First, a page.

Investing in China: Consumers and technology recovering

This Equity Markets issue offers a window into post COVID-19 economic recovery.


China has been much in the news recently as it handles the COVID-19 virus, and because of political and trade tensions with the West. We continue to believe China remains a growth opportunity for investors. Indeed, by early-March, the Chinese A-share market hit a 12-month high and was one of the world’s best-performing equity markets. Our emerging markets team was on the cusp of publishing fresh thoughts on China in January when Beijing locked down China’s economy to flatten the COVID-19 infection curve. In scenes that were soon replayed across the globe, factories, offices, restaurants and shops all closed. Although China’s economy is opening again, it’s not back to normal. Companies like Foxconn, which assembles iPhones for Apple, aren’t back to full employment due to sagging global demand. Overall, retail activity is improving, but discretionary spending remains muted, while lingering anxieties over infections are accelerating consumer migration to more online purchases and home deliveries. That said, the macro themes and companies our emerging markets analysts wrote of in January remain relevant to investors looking for growth opportunities today. In the near-term, we believe the business prospects for the companies we highlight have brightened. Whether trade tensions eventually prompt companies like Apple to pull supply chains out of China remains to be seen. This updated discussion offers a window into a post-COVID-19 economic recovery.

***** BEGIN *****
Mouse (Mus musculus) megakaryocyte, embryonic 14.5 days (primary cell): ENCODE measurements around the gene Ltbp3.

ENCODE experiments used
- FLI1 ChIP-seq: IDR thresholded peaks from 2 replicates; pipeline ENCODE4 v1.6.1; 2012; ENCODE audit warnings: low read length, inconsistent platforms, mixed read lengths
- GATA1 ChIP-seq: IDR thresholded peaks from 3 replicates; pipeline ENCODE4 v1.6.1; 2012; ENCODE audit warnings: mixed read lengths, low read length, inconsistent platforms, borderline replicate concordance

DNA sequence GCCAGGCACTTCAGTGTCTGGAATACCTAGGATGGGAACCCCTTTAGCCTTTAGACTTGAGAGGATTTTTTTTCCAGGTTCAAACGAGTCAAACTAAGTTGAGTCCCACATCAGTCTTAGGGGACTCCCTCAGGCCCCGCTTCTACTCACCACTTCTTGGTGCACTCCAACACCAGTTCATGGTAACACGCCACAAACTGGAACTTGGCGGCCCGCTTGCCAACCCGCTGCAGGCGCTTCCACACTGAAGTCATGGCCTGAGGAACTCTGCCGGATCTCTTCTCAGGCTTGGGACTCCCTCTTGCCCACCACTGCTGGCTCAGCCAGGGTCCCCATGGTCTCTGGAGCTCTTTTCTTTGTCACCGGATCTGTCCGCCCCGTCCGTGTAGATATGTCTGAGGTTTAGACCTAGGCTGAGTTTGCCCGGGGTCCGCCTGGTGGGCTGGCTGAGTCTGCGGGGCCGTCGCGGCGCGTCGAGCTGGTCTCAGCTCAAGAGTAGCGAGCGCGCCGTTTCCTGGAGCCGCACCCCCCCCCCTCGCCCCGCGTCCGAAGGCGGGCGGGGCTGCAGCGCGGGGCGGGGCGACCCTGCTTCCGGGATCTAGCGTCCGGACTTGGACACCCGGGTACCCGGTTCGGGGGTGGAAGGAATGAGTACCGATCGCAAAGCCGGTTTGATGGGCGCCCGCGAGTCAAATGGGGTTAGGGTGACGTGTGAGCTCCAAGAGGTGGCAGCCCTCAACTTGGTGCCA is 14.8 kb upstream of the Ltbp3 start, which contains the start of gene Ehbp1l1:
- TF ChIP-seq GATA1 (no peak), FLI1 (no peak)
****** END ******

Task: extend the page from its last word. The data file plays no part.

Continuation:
Innovation at work